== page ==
Property Management: The High Cost of Allowing Smoking in Apartments

smoking

 

One look at the restoration checklist that one remediation company has compiled for cleaning an apartment that has been heavily smoked in, and an apartment manager will likely shake his or her head.

Clean or replace if needed: floors, baseboards and trim, walls, ceiling, door chime, shelving, light fixtures, outlets and switches, closet organizers and rods.

The list goes on and apartment owners may be blinded by dollar signs.

One study conducted by UCLA in conjunction with the California Apartment Association suggested that costs of a thorough restoration of a two-bedroom apartment unit inhabited by a heavy smoker could cost in the range of $8,000 per unit. Think that’s high? Portland, Ore.-based Kennedy Restoration Co. says that, while individual units may vary, restoration of that same unit could cost up to $15,000.

Either way, costs are more significant than those associated with normal make-ready of a unit that has been vacated by a resident.

“To turn the unit, it costs at least 3-4 times more if the person in the unit was a heavy smoker,” says Eric Wiegers, California Apartment Association Senior Vice President Communications.

The additional expense comes from radical cleaning – or replacements – necessary to return the unit to a revenue viability.

The unit likely will require a deep clean that goes beyond scouring walls, cabinets and doors. Ozone treatment by generators that emit ozone gas (O3) may be needed to eliminate the stench from the air, walls, carpets, cabinets and fixtures. The process takes about 24 hours for generators to thoroughly push enough ozone gas through duct work to saturate the unit.

Sometimes, the carpet, padding, curtains, vinyl, counter tops and other furnishings are a total loss and have to be replaced. Floors, walls, doors, shelving and cabinets have to be repainted and sealed with odor control products.

“A lot of times the carpet and pad have to be replaced, then you’re talking about multiple layers of paint, twice the cleanup for the housekeepers, then odor treatment on top of it all,” says John Robinson of Denver-based Venturi Technologies, Inc. “It does become very expensive.”

It’s no secret that some of the largest operating expenses of a property result from residents moving in and out. Lost rent in addition to advertising and leasing expenses, plus maintenance between tenancies, add up.

According to turnover rate calculations created by SatisFacts and Multifamily Insiders, the average cost of turnover in an apartment is about $4,000, considering normal maintenance of a unit that leases for just under $1,000 per month. On average, the apartment sits empty for 40 days.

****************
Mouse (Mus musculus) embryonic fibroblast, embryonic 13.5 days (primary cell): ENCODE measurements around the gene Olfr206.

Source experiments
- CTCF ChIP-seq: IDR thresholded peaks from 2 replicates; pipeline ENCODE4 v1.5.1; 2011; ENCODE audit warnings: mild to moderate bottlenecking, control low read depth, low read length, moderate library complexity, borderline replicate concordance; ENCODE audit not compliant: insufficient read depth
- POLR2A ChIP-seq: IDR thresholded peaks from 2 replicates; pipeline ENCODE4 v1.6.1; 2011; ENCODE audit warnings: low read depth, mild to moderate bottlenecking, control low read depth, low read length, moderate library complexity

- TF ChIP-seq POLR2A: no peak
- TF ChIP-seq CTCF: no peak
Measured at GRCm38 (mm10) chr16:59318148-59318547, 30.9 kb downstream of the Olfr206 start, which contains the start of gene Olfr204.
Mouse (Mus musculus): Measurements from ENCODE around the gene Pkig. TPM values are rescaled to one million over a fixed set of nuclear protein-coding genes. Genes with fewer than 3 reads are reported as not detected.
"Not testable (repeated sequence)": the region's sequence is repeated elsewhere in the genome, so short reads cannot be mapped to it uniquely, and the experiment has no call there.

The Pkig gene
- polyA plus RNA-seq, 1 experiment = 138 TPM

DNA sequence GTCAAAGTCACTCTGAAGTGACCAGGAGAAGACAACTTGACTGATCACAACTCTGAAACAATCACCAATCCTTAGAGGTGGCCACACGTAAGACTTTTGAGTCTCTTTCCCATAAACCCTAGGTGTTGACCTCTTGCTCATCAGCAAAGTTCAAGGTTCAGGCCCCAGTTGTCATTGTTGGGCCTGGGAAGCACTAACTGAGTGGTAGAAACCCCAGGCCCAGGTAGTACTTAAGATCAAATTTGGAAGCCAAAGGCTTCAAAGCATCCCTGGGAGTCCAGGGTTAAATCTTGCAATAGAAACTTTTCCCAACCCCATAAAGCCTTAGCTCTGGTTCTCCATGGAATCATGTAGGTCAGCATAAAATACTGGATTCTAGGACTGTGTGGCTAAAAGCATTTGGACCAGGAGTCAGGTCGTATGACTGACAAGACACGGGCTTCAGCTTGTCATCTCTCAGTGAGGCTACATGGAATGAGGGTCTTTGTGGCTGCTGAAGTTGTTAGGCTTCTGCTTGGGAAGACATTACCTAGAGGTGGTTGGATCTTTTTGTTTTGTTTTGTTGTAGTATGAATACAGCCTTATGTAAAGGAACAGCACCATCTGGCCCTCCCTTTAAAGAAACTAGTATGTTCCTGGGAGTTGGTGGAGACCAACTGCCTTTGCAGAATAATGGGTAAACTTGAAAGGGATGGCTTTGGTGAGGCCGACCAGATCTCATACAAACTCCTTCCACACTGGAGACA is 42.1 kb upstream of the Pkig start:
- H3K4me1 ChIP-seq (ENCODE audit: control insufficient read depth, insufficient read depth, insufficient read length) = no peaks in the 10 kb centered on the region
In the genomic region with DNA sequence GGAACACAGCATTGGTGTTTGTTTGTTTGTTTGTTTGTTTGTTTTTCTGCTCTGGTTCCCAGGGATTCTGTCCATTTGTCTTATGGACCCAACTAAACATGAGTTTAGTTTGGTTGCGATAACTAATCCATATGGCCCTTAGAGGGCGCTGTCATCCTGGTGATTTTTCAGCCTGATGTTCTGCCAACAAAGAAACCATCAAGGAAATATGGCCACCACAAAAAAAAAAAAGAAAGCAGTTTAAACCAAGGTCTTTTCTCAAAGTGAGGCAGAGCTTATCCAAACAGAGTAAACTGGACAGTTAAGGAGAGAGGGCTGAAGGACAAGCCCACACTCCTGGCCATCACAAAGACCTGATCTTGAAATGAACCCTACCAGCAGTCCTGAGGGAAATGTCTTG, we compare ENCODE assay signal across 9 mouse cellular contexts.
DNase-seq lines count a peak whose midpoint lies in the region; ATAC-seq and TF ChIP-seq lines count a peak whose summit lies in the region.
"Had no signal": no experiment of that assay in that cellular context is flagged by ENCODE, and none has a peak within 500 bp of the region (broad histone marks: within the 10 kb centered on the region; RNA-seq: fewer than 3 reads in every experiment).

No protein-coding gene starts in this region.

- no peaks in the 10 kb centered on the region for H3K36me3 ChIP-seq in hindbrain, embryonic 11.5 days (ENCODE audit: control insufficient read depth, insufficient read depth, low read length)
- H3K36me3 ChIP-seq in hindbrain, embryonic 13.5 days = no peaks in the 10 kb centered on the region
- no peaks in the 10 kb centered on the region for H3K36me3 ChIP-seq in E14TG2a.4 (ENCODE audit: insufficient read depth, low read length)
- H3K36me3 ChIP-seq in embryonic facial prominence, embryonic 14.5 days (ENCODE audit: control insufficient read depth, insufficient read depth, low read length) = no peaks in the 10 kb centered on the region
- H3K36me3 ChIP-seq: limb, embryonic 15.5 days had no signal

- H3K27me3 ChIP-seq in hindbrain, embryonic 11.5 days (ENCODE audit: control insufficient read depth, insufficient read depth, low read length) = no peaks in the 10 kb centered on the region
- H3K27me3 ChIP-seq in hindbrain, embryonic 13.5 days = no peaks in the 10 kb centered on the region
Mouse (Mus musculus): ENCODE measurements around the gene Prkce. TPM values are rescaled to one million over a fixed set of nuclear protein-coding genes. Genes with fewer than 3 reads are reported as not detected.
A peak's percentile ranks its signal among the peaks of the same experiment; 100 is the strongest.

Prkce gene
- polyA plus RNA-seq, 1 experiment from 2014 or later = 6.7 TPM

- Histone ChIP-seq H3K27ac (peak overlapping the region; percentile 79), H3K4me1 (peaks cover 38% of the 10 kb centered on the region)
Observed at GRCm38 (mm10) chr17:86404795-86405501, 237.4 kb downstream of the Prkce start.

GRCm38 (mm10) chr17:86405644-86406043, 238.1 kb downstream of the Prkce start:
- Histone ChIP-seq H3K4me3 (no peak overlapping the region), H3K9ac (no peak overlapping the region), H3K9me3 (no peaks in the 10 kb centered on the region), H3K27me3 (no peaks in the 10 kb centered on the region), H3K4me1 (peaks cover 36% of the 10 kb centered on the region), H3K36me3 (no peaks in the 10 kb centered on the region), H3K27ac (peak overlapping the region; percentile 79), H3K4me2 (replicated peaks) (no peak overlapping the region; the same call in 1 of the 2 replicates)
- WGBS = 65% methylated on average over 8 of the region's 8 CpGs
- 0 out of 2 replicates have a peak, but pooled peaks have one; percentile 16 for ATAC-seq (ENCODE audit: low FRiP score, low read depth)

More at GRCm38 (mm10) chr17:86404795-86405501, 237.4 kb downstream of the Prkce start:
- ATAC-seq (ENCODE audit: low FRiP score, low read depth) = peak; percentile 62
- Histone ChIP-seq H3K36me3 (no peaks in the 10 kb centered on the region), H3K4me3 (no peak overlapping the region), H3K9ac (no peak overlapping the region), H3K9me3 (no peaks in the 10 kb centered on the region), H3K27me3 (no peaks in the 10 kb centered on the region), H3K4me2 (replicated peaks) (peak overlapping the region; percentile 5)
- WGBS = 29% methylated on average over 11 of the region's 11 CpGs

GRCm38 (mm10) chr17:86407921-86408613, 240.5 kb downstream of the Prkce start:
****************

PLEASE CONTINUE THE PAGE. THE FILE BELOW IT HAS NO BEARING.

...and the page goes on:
Adding an $8,000 restoration bill plus four additional days for the smoke remediation team to work, the turnover cost for the unit soars to $12,100. At an industry average of $947 for rent, the return on investment to lease out a restored smoke-damaged apartment is almost 13 months, nine more than normal.

Some properties are withholding deposits because extensive remediation is necessary on units vacated by heavy smokers. Damage caused by smoking is not normal wear and tear.

A study published last August by the American Journal of Public Health shows that California apartment owners collectively could save up to $18 million per year by implementing smoke-free rules. Smoke-related costs were reduced in half when smoke-free policies were in place at properties.

The absence of smoking also creates a healthier lifestyle. Cigarette smoke contains more than 7,000 chemicals, according to the U.S. Surgeon General. About 70 of them cause cancer.

UCLA’s researchers say that secondhand smoke results in about 4,000 deaths each year from ischemic heart disease and lung cancer. Additionally, secondhand smoke causes 31,000 bouts of asthma in children and is to blame for 4,700 premature infant deliveries each year.

Health concerns aside, smoking in apartments can be costly. Finding the balance between an occupied unit that produces top-line revenue and one that is consumed by turnover costs is a task that property owners today must face.

Is continuing to offer smoking inside apartments a worthwhile investment? If allowed by law, are you considering designated smoke-free apartments or banning smoking on your property all together? Let us know what you think.

 

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